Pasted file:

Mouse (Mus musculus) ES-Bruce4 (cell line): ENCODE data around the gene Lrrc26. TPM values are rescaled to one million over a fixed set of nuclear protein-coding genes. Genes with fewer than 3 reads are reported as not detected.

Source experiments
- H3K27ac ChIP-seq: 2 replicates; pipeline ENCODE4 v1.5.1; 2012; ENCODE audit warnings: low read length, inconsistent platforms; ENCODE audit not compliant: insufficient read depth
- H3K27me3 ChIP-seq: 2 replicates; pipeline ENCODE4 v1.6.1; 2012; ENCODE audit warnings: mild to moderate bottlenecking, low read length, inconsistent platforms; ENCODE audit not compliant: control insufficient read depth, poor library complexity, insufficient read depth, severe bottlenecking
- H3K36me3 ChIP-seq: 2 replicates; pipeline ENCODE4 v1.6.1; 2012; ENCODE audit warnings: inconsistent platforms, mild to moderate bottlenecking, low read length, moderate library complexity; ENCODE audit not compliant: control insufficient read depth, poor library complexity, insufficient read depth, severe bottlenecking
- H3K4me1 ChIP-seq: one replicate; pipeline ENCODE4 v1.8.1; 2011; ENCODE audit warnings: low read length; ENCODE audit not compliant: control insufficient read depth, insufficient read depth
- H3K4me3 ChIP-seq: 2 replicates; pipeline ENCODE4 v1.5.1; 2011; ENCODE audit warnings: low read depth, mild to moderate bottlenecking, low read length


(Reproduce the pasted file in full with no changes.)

Mouse (Mus musculus) ES-Bruce4 (cell line): ENCODE data around the gene Lrrc26. TPM values are rescaled to one million over a fixed set of nuclear protein-coding genes. Genes with fewer than 3 reads are reported as not detected.

Source experiments
- H3K27ac ChIP-seq: 2 replicates; pipeline ENCODE4 v1.5.1; 2012; ENCODE audit warnings: low read length, inconsistent platforms; ENCODE audit not compliant: insufficient read depth
- H3K27me3 ChIP-seq: 2 replicates; pipeline ENCODE4 v1.6.1; 2012; ENCODE audit warnings: mild to moderate bottlenecking, low read length, inconsistent platforms; ENCODE audit not compliant: control insufficient read depth, poor library complexity, insufficient read depth, severe bottlenecking
- H3K36me3 ChIP-seq: 2 replicates; pipeline ENCODE4 v1.6.1; 2012; ENCODE audit warnings: inconsistent platforms, mild to moderate bottlenecking, low read length, moderate library complexity; ENCODE audit not compliant: control insufficient read depth, poor library complexity, insufficient read depth, severe bottlenecking
- H3K4me1 ChIP-seq: one replicate; pipeline ENCODE4 v1.8.1; 2011; ENCODE audit warnings: low read length; ENCODE audit not compliant: control insufficient read depth, insufficient read depth
- H3K4me3 ChIP-seq: 2 replicates; pipeline ENCODE4 v1.5.1; 2011; ENCODE audit warnings: low read depth, mild to moderate bottlenecking, low read length